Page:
Exchange your currency into Cape Verde Escudos.
Whether your home currency is UK pounds, US dollars, or Euros, I strongly recommend that you pay all transactions with Cape Verde Escudos. Euros are widely accepted on the island. However, to obtain the current exchange rate you will have to exchange your money at a bank.
Pre-book your taxi pickup or car rental.
In order to prevent taxi drivers from overcharging tourists arriving at the airport. For instance, a taxi ride for two from the Airport to Hotel Marine clube officially costs 20€. If you’re planning on staying in a four- or five-star all-inclusive resort, transportation will probably be provided. Otherwise, I strongly recommend that you make arrangements with your hotel or resort to pre-book your airport pickup. Even though the first roads was built less than 8 years ago, the car market has been booming in Boa Vista ever since tariffs on imported used cars were substantially reduced. Today, there’s fierce competition among the island’s numerous rental car companies to meet demand in the fast-growing tourist market.
To get the best possible rate and make sure that you get the 4X4 model you want, advance booking is necessary, especially if you’re traveling during high-volume periods like Christmas, Carnaval or Easter. For large families and groups, 4×4 is the best option. The road infrastructure is still quite primitive, so you can expect a bumpy and curvy ride. Don’t forget to buckle up!
Important items to bring
Sunscreen, hat, shades. Although most people nowadays are aware of possible harm from the sun, some still neglect the care of their skin. On Boa Vista, with its geographical location, exposure to UV is quite high. Sunscreen, a hat, and sunglasses are musts. This is especially important if you plan to go sailing offshore. Because of the sea breeze, you won’t feel the sunburn until later at night. Walking shoes. While flip-flops, “crocs” and other trendy loose-fitting footwear may go great on the beach or patio, you may want a good pair of walking shoes for hiking, or exploring the Island. Backpack. You don’t want to be walking around juggling your beach towels, camera, wallet and water bottle (always make sure you carry a drink to keep yourself hydrated). So a backpack is worth bringing. Electrical voltage converter. Make sure to ask your hotel ahead of time what sort of electrical power will be available to you. I’m sure I’m not the only one who can’t get through the day without my cell phone, iPod, laptop and camera. On Boa Vista this calls for caution, because electricity on the island comes “out of the wall” at a whopping 220 volts..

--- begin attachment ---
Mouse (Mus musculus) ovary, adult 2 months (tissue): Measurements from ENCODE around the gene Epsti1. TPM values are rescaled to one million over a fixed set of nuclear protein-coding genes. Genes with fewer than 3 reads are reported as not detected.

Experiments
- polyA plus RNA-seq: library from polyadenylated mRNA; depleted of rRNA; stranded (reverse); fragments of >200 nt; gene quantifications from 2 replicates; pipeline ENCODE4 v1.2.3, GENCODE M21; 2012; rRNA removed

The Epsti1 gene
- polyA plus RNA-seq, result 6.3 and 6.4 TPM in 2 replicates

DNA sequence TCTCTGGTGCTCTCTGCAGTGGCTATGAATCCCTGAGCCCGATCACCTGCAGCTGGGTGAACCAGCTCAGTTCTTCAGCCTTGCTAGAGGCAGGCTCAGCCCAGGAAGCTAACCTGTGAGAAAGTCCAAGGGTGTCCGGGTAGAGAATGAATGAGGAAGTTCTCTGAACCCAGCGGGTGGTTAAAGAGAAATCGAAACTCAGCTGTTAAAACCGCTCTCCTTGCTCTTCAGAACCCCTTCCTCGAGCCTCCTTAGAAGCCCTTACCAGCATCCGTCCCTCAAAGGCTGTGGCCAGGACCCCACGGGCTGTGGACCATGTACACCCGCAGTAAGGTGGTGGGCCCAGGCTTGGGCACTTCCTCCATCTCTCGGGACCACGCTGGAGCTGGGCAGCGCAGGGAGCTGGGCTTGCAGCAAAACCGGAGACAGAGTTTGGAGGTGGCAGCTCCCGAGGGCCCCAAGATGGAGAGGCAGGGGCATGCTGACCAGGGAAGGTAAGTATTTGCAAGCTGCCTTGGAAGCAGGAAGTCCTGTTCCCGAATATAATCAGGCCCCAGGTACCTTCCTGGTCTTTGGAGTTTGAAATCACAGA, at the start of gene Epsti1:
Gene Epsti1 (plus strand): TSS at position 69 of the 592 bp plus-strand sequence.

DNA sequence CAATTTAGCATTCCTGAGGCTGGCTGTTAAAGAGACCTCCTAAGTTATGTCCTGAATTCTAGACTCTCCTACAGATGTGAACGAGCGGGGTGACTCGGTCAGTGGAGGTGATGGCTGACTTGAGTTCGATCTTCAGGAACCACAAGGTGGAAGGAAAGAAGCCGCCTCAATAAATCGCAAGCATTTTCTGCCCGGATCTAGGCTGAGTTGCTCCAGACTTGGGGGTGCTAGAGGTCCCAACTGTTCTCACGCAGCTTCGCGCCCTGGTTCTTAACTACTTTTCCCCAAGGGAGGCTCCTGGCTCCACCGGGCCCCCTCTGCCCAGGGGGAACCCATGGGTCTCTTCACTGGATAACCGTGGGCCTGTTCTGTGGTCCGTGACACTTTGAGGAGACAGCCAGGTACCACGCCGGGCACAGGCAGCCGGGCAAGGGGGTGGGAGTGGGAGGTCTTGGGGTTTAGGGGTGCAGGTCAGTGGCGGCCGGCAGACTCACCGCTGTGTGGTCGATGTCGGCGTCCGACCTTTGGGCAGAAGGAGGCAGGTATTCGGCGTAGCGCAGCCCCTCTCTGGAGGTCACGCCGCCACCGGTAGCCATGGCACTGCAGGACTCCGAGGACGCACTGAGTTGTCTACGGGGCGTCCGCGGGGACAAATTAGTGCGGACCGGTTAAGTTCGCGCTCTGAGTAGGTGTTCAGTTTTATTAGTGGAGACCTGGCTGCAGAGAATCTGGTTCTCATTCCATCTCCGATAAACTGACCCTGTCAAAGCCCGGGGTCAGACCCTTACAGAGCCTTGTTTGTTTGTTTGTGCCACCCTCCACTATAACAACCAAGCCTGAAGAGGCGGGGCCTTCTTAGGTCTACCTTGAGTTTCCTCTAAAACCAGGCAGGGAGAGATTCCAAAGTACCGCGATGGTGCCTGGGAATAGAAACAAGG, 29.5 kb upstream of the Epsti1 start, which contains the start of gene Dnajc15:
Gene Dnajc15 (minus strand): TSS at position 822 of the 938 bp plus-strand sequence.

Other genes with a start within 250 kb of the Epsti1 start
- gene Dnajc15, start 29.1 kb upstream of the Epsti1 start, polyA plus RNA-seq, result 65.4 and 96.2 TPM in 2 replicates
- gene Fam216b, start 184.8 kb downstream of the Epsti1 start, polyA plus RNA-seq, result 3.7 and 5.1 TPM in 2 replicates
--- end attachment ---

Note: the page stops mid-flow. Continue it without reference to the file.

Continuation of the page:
Give a firm “No” to hawkers and peddlers.
Another thing you can be sure of is that some of Boa Vista “freelance merchants” will approach you and try to sell their goods and services, while you’re on your way to the grocery store, or lying on the sandy beach. Some of these good folks can be quite insistent. They may have a right to ask. You also have a right to refuse. But don’t be defensive or arrogant. Smile, and firmly answer “No,” and they’ll leave you alone.
Travel with certified tour guides.
When it comes to hiring a guide for an excursion, you should know that not everyone offering their services is a certified guide. If you require a guide to tour the island, contact the activity center at your hotel to put you in touch with a certified guide, or ask someone you trust to recommend one.